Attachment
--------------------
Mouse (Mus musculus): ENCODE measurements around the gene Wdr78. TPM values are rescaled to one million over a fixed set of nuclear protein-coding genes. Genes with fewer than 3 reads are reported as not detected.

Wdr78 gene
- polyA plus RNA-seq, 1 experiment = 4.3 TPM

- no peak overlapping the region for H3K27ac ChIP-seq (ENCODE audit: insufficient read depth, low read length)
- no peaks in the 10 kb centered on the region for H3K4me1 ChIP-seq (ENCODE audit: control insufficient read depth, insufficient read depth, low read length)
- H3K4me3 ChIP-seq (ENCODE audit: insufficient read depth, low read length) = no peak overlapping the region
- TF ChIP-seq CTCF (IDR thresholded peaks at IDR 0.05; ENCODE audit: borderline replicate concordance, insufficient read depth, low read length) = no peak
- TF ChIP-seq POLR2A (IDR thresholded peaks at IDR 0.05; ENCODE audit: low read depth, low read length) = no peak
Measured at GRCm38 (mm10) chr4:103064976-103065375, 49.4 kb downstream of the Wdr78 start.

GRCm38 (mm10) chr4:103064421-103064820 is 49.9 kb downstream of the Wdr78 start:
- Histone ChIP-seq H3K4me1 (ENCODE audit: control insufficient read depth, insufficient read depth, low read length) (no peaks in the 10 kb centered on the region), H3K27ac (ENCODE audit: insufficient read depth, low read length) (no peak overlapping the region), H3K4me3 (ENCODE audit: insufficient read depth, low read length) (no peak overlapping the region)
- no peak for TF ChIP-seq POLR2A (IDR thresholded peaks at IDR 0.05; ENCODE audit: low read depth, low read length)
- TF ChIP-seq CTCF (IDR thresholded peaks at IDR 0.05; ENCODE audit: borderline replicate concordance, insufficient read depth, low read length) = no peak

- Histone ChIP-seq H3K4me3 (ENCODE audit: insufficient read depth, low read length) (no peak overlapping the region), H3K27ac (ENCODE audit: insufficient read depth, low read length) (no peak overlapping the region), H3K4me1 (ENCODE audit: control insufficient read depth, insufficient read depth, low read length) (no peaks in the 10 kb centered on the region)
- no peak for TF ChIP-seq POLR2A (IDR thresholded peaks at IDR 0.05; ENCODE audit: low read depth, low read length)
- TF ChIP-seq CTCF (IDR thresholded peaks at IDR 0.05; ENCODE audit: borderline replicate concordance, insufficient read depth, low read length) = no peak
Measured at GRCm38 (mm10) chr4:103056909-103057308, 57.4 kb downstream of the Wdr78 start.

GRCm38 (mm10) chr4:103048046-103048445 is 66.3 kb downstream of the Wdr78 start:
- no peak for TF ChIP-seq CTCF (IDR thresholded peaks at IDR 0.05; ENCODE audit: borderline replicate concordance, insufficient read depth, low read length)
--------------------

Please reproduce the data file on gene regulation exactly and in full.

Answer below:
Mouse (Mus musculus): ENCODE measurements around the gene Wdr78. TPM values are rescaled to one million over a fixed set of nuclear protein-coding genes. Genes with fewer than 3 reads are reported as not detected.

Wdr78 gene
- polyA plus RNA-seq, 1 experiment = 4.3 TPM

- no peak overlapping the region for H3K27ac ChIP-seq (ENCODE audit: insufficient read depth, low read length)
- no peaks in the 10 kb centered on the region for H3K4me1 ChIP-seq (ENCODE audit: control insufficient read depth, insufficient read depth, low read length)
- H3K4me3 ChIP-seq (ENCODE audit: insufficient read depth, low read length) = no peak overlapping the region
- TF ChIP-seq CTCF (IDR thresholded peaks at IDR 0.05; ENCODE audit: borderline replicate concordance, insufficient read depth, low read length) = no peak
- TF ChIP-seq POLR2A (IDR thresholded peaks at IDR 0.05; ENCODE audit: low read depth, low read length) = no peak
Measured at GRCm38 (mm10) chr4:103064976-103065375, 49.4 kb downstream of the Wdr78 start.

GRCm38 (mm10) chr4:103064421-103064820 is 49.9 kb downstream of the Wdr78 start:
- Histone ChIP-seq H3K4me1 (ENCODE audit: control insufficient read depth, insufficient read depth, low read length) (no peaks in the 10 kb centered on the region), H3K27ac (ENCODE audit: insufficient read depth, low read length) (no peak overlapping the region), H3K4me3 (ENCODE audit: insufficient read depth, low read length) (no peak overlapping the region)
- no peak for TF ChIP-seq POLR2A (IDR thresholded peaks at IDR 0.05; ENCODE audit: low read depth, low read length)
- TF ChIP-seq CTCF (IDR thresholded peaks at IDR 0.05; ENCODE audit: borderline replicate concordance, insufficient read depth, low read length) = no peak

- Histone ChIP-seq H3K4me3 (ENCODE audit: insufficient read depth, low read length) (no peak overlapping the region), H3K27ac (ENCODE audit: insufficient read depth, low read length) (no peak overlapping the region), H3K4me1 (ENCODE audit: control insufficient read depth, insufficient read depth, low read length) (no peaks in the 10 kb centered on the region)
- no peak for TF ChIP-seq POLR2A (IDR thresholded peaks at IDR 0.05; ENCODE audit: low read depth, low read length)
- TF ChIP-seq CTCF (IDR thresholded peaks at IDR 0.05; ENCODE audit: borderline replicate concordance, insufficient read depth, low read length) = no peak
Measured at GRCm38 (mm10) chr4:103056909-103057308, 57.4 kb downstream of the Wdr78 start.

GRCm38 (mm10) chr4:103048046-103048445 is 66.3 kb downstream of the Wdr78 start:
- no peak for TF ChIP-seq CTCF (IDR thresholded peaks at IDR 0.05; ENCODE audit: borderline replicate concordance, insufficient read depth, low read length)